3 takeaways from that free speech survey—and what they mean for colleges

College students value a diverse and inclusive environment—sometimes more than free speech, according to a national survey from Gallup and the John S. and James L. Knight Foundation.

Researchers surveyed 3,014 students between the ages of 18 to 24 at 100 four-year institutions, both public and private. Students were asked about their attitudes towards the First Amendment, diversity, and inclusion. The survey builds upon similar study conducted by Gallup and the Knight Foundation in 2016.

The survey comes after a year of controversial speakers and campus protests nationwide, some of which seemed "reminiscent of a war zone," Jeffery Selingo writes for the Washington Post. Here are the survey's main takeaways on students' shifting views on free speech.

Takeaway 1: Free speech is important, but so is diversity

The majority of respondents value free speech and inclusiveness almost equally, Niraj Chokshi writes for the New York Times. But when respondents were asked to choose between the two, 53% picked diversity and inclusivity, while 46% chose free speech. Respondents who belong to groups historically in positions of power, such as white students and men, favored free speech, whereas nearly two-thirds of women and black students picked diversity, writes Chokshi.

Some respondents don't believe that hate speech deserves First Amendment protection at all, he notes. About 29% of students would limit hate speech to establish a positive environment, a seven-percentage point climb from last year's study, Jeremy Bauer-Wolf writes for Inside Higher Ed.

Students may not support the protection of hate speech because they equate it to bullying, says Erwin Chemerinsky, dean of the University of California, Berkley's law school.

Also see: 3 reasons why you need to talk about student activism now

Takeaway 2: Social media is the new free speech battleground

More than half (61%) of respondents feel that their campus climate deters free speech, writes Chokshi. But for the majority of students, political and social discussions occur online—not on campus, he points out.

However, six in ten students feel that free expression is limited online and only a third feel that online dialogue is civil. Similarly, more than half fear being attacked online for their views, writes Bauer-Wolf.

Students may be "souring on social media," says Brandon Busteed, the executive director of higher education at Gallup. Higher ed leaders and students face the challenge of bringing the dialogue back to campus to create productive conversations, he adds.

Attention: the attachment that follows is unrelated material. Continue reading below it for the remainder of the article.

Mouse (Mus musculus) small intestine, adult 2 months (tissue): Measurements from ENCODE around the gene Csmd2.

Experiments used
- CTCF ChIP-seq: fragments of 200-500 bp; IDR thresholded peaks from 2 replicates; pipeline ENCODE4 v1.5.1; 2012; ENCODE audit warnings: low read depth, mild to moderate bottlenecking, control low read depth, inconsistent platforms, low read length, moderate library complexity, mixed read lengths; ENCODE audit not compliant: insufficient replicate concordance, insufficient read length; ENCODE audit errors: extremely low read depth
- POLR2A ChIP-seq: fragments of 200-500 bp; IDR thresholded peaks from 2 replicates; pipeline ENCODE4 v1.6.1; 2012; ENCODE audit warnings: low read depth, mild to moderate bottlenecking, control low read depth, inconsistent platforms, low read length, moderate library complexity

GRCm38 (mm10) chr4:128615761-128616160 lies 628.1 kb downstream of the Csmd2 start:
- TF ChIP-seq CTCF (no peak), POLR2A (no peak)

Takeaway 3: Free speech isn't the only right at risk

As a whole, students feel less confident about the security of the First Amendment rights. Only 60% feel that the freedom of the press is secure, a 21-percentage point decline from 2016, Chokshi notes. And less than half of respondents believe that that the freedom of assembly is secure, he adds.

Today's college students are taking debates around the First Amendment "to a new level," says Sam Gill, vice president of community and learning at the Knight Foundation. Free speech is an evolving issue, and the current generation of students will lead society's conversations of how free speech should "figure into our democracy," he predicts. Colleges and universities have a "huge opportunity" to prepare students to lead these conversations, Gill argues.

How colleges can prepare for campus protests

Student activism on college campuses is expected to continue—and even intensify. The best tools for addressing student activism—and keeping it from escalating into violence—are communication and preparation, says Liz Brown, a student affairs expert at EAB. Discussing controversial issues with a variety of stakeholders can help campus leaders better understand student concerns.

"When institutions call us about activism, the number one question we get is if we think it is a flash in the pan or something that will continue," says Brown. "Changing demographics on campus and our current political climate suggests that it is something that will continue, and so our recommendation is for leaders to spend the time and to be prepared for it" (Chokshi, New York Times, 3/12; Selingo, Washington Post, 3/12; Bauer-Wolf, Inside Higher Ed, 3/12).

Keep reading: Navigating the new wave of student activism


Next in Today's Briefing

The 15 most assigned books written by women

Next Briefing

  • Manage Your Events
  • Saved webpages and searches
  • Manage your subscriptions
  • Update personal information
  • Invite a colleague